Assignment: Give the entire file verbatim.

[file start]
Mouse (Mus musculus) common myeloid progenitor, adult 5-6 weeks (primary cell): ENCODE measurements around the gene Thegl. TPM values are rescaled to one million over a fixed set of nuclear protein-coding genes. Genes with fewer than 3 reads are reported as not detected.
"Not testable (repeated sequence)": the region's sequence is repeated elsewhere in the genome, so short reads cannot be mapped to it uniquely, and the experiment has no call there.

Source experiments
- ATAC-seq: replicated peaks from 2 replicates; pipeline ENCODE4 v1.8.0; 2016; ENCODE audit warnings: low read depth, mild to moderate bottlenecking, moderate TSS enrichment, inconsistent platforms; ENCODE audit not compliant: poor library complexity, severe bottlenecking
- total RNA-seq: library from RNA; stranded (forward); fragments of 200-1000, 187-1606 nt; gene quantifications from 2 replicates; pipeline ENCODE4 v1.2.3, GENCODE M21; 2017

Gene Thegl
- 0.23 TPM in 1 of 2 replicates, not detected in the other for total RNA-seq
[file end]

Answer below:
Mouse (Mus musculus) common myeloid progenitor, adult 5-6 weeks (primary cell): ENCODE measurements around the gene Thegl. TPM values are rescaled to one million over a fixed set of nuclear protein-coding genes. Genes with fewer than 3 reads are reported as not detected.
"Not testable (repeated sequence)": the region's sequence is repeated elsewhere in the genome, so short reads cannot be mapped to it uniquely, and the experiment has no call there.

Source experiments
- ATAC-seq: replicated peaks from 2 replicates; pipeline ENCODE4 v1.8.0; 2016; ENCODE audit warnings: low read depth, mild to moderate bottlenecking, moderate TSS enrichment, inconsistent platforms; ENCODE audit not compliant: poor library complexity, severe bottlenecking
- total RNA-seq: library from RNA; stranded (forward); fragments of 200-1000, 187-1606 nt; gene quantifications from 2 replicates; pipeline ENCODE4 v1.2.3, GENCODE M21; 2017

Gene Thegl
- 0.23 TPM in 1 of 2 replicates, not detected in the other for total RNA-seq